These are just a few points of big data and its’ impact on health care. The increase of data flow to hospitals and medical practitioners is making it easier for them to find out the new trends, normalize patient data, and clear up the bottlenecks. Doctors can apply big data analysis in healthcare in the way that big data is applied in any other domain and derive insights. But of course, stakes are higher in the healthcare sector since it is on these insights that give a new lease of life to those who are suffering.

What is big data in healthcare? Big data is about delivering far-reaching, big insights derived from gathering information from widely disparate sources. It is then analyzed to reveal trends which cannot be found otherwise. In comparison to all other industries and domains, finding value from big data analytics is perhaps of greatest importance in healthcare due to its potential of changing and saving human lives. Big data can show healthcare providers how to make business more profitable but also improve operational efficiency. Big data can uncover trends that can improve the quality of people’s lives.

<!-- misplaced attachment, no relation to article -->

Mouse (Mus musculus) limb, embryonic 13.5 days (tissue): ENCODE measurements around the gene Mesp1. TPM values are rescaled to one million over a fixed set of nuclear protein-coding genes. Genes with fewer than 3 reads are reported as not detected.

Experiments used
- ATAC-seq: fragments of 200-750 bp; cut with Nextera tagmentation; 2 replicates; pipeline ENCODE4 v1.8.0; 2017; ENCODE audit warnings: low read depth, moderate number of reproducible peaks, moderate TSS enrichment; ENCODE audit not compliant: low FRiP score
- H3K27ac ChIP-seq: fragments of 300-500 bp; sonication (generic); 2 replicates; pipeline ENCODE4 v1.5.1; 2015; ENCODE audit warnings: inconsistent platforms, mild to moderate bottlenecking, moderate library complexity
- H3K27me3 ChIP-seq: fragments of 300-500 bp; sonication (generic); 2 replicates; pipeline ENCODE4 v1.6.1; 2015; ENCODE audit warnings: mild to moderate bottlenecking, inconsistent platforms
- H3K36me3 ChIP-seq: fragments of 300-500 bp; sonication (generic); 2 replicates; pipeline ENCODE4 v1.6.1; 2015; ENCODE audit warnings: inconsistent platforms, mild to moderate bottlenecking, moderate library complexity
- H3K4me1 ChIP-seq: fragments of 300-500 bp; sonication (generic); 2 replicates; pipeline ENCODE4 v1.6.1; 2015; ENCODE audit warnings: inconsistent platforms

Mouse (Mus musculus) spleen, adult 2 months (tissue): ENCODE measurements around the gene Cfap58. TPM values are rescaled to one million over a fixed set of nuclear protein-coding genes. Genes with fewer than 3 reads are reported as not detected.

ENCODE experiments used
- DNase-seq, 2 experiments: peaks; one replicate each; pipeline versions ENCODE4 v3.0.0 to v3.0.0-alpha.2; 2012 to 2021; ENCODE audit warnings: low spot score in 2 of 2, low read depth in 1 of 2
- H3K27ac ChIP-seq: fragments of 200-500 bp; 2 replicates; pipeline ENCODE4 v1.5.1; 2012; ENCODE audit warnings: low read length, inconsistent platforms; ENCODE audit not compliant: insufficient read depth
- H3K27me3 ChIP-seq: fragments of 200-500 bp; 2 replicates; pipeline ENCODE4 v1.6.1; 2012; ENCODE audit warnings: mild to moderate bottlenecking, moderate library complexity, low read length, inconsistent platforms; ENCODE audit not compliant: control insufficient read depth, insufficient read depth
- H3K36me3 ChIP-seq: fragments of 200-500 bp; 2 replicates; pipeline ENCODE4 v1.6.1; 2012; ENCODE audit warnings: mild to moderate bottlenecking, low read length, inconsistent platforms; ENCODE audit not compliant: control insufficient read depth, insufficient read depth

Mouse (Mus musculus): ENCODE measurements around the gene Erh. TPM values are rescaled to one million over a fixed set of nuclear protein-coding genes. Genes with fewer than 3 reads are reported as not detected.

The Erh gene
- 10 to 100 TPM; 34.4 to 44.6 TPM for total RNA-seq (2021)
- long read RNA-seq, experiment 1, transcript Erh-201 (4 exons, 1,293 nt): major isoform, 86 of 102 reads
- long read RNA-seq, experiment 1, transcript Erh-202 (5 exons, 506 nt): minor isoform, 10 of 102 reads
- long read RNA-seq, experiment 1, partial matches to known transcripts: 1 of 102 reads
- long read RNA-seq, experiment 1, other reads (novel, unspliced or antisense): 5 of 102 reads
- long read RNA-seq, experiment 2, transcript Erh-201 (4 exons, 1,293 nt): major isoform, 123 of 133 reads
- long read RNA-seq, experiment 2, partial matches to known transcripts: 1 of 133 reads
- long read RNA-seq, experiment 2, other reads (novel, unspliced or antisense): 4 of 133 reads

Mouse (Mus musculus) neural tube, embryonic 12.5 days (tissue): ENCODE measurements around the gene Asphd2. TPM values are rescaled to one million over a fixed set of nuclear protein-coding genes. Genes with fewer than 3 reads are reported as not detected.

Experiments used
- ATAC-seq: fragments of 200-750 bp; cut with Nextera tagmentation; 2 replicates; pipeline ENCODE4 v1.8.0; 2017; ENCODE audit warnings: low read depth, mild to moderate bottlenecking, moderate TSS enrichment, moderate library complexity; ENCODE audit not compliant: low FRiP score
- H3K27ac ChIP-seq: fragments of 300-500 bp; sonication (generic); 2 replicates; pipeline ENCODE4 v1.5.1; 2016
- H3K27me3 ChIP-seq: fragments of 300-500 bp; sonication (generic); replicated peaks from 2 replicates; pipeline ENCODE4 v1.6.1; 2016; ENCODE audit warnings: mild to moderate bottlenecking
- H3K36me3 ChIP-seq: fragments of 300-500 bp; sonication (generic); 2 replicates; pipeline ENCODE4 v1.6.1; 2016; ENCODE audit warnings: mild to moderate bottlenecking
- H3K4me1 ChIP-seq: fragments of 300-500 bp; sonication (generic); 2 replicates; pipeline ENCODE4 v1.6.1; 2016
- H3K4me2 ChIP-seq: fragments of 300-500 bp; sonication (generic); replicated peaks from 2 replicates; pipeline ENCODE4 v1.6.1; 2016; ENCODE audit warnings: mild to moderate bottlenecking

The Centers for Disease Control and Prevention (CDC) has used big data to combat Ebola and stop it from being a pandemic. The CDC had a pilot big data program known as the BioMosaic. It collects data like health statistics, population data, population migration in real-time and tracks epidemics. This tool has been effectively used for testing, forecasting, and finding out those diseases that have the potential of breaking out and recommending pre-emptive steps to prevent a potential epidemic.

Big data tools: IBM Watson

Mention should be made about IBM Watson- the most advanced artificial intelligence program that is actually transforming healthcare into a service that is not only quantifiable but making all information readily available. Doctors need to study only the personalized reports and not file after file of any case. In fact, Watson sifts through the big data and keeps information ready for medical professionals. In fact, Watson “can provide a natural language interface for the delivery of general and patient-specific information”, as mentioned by Dr. Iain Hennessey, Clinical Director of Innovation at Alder Hey Children’s Hospital.